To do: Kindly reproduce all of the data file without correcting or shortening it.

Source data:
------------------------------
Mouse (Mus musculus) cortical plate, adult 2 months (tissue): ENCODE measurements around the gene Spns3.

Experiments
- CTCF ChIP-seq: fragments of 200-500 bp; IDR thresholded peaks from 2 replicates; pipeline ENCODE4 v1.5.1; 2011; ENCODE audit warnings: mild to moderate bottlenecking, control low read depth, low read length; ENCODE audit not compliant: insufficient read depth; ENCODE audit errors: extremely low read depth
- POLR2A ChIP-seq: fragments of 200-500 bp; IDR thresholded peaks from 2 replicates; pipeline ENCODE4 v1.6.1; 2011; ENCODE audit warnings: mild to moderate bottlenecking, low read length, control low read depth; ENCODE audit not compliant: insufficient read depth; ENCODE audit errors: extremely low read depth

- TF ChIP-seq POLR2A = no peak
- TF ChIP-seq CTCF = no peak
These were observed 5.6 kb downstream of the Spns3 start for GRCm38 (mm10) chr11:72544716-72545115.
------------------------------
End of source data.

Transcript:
Mouse (Mus musculus) cortical plate, adult 2 months (tissue): ENCODE measurements around the gene Spns3.

Experiments
- CTCF ChIP-seq: fragments of 200-500 bp; IDR thresholded peaks from 2 replicates; pipeline ENCODE4 v1.5.1; 2011; ENCODE audit warnings: mild to moderate bottlenecking, control low read depth, low read length; ENCODE audit not compliant: insufficient read depth; ENCODE audit errors: extremely low read depth
- POLR2A ChIP-seq: fragments of 200-500 bp; IDR thresholded peaks from 2 replicates; pipeline ENCODE4 v1.6.1; 2011; ENCODE audit warnings: mild to moderate bottlenecking, low read length, control low read depth; ENCODE audit not compliant: insufficient read depth; ENCODE audit errors: extremely low read depth

- TF ChIP-seq POLR2A = no peak
- TF ChIP-seq CTCF = no peak
These were observed 5.6 kb downstream of the Spns3 start for GRCm38 (mm10) chr11:72544716-72545115.